Brown’s impact in the White House took a leap forward this summer when the U.S. Senate confirmed Thomas Perez ’83 as secretary of labor and President Obama nominated Karen Dynan ’85 as assistant secretary for economic policy at the U.S. Treasury Department.The confirmation makes Perez, the son of Dominican immigrants and the subject of the BAM’s May/June cover story, the country’s top-ranking Latino official. It also elevates him to the highest U.S. government office held by a Brown graduate since the 1920s, when Charles Evans Hughes, class of 1881, served as secretary of state under President Warren G. Harding. (The last alum to hold a Cabinet-level position was Richard Holbrooke ‘62, who was U.N. ambassador under President Bill Clinton.)
Perez, who grew up in Buffalo, New York, studied international relations and political science at Brown and earned a joint degree from Harvard Law School and the John F. Kennedy School of Government before embarking on a career in the Justice Department’s Civil Rights Division under presidents Ronald Reagan, George H.W. Bush, and Clinton.
Perez joined the Obama administration as assistant attorney general for civil rights after working on Capitol Hill and in local and state politics, as an aide to U.S. Senator Ted Kennedy; as Maryland’s Secretary of Labor, Licensing and Regulation; and as a councilman in Montgomery County, Maryland, representing a district including his hometown of Takoma Park.
But more than anything, it has been his aggressive stint as the nation’s top civil rights lawyer that has won him fans on the left and detractors on the right. Perez embraced an expansive federal government role in leveling the playing field for all Americans in all corners of life. He dove into some of the most ideologically contentious fights of the era, from voting rights to treatment of immigrants to racial profiling. He advocated for people with disabilities and used civil rights laws to win large settlements from lending institutions responsible for a foreclosure crisis that disproportionately affected communities of color. He also launched numerous investigations into questionable police practices.
Senate Republicans spent four months stalling and threatening to filibuster Perez’s nomination, painting him as an unrepentant ideologue. Points of contention included his fight against voting restrictions passed by GOP-led states, such as strict voter-identification laws that would have largely affected minority voters who vote mostly for Democrats. Perez used a key section of the landmark Voting Rights Act of 1965—which the U.S. Supreme Court has since watered down—to block laws in places like Texas and South Carolina.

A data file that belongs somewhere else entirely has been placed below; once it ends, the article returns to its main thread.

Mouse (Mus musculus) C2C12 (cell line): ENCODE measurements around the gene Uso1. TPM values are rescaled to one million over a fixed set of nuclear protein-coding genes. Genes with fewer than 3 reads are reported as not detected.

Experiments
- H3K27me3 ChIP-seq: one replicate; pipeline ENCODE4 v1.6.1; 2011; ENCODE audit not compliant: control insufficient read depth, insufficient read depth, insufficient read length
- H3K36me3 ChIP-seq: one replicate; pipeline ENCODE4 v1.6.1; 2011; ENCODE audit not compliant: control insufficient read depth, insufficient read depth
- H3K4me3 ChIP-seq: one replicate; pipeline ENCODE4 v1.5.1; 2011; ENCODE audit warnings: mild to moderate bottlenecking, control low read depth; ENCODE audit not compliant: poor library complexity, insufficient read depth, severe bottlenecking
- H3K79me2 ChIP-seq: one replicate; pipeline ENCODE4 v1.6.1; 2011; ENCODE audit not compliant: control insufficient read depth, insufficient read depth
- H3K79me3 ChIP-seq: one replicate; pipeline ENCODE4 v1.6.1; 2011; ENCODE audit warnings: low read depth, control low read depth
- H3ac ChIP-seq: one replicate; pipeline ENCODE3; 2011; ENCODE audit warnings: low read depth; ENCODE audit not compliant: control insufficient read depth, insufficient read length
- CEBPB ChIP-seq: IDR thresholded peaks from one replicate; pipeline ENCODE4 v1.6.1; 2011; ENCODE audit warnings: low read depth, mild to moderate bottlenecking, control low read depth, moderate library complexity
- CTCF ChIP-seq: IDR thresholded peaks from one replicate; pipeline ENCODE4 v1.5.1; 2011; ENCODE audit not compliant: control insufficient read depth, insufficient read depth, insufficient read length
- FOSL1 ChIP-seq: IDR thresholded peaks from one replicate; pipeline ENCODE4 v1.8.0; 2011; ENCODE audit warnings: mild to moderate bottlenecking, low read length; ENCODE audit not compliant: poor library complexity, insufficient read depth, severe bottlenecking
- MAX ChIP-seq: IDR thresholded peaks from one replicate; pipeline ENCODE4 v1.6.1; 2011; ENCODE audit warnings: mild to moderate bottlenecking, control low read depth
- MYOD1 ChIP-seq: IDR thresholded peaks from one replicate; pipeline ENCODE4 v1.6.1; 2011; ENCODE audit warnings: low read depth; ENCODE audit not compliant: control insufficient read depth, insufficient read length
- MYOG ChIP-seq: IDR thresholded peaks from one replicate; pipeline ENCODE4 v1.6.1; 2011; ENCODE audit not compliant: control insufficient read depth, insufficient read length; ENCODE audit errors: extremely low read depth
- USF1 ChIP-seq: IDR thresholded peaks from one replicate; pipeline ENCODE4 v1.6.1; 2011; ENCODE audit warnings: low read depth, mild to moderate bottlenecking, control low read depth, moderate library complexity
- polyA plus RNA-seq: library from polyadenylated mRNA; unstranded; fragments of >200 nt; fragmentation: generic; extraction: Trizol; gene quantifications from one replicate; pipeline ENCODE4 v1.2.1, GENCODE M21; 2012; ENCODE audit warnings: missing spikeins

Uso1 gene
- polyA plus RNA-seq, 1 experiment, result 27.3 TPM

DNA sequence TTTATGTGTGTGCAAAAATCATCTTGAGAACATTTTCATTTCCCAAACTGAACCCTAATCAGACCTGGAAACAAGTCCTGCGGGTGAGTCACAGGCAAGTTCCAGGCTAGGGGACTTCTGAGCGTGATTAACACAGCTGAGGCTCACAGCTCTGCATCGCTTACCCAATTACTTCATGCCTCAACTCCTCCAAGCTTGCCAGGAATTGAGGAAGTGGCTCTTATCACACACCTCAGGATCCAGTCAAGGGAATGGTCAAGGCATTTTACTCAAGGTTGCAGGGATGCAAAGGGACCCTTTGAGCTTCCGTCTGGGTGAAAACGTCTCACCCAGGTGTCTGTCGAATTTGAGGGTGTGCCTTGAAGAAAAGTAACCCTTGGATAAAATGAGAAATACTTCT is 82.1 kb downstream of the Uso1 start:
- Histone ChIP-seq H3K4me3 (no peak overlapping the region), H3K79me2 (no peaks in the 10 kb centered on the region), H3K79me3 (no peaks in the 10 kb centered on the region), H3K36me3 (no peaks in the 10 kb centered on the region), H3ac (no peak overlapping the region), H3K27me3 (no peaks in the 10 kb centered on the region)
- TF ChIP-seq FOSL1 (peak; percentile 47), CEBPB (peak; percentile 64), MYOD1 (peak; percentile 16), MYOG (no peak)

Critics also focused on Perez’s opposition to state laws targeting illegal immigrants and his handling of a convoluted housing rights case in St. Paul, Minnesota, that they contend Perez improperly settled. In the end, the vote, 54–46, followed strict party lines.
President Obama’s August nomination of Karen Dynan ’85 to be assistant secretary for economic policy at the U.S. Treasury Department is likely to meet less resistance. Dynan, who has a PhD in economics from Harvard, will leave the Brookings Institution, a Washington, D.C., think tank, where she has most recently been the vice president and codirector of its economic studies program. Her focus has been primarily on consumer spending and saving behavior, household debt, and foreclosure prevention. From 1992 to 2009, she worked at the Federal Reserve Board of Governors, mostly as a senior adviser in the division of research and statistics. Among her areas of study were macroeconomic forecasting, household and real estate economics, and the federal policy response to the financial crisis.
Dynan, whose appointment re-quires Senate confirmation, worked in the federal government from 2003 to 2004 as senior economist on the White House Council of Economic Advisers. Incoming treasury secretary Jack Lew said that Dynan “is a world-class economist” who “shares our commitment to strengthening the middle class.” If confirmed, she will advise the administration on a broad range of economic matters, from labor and housing to job creation.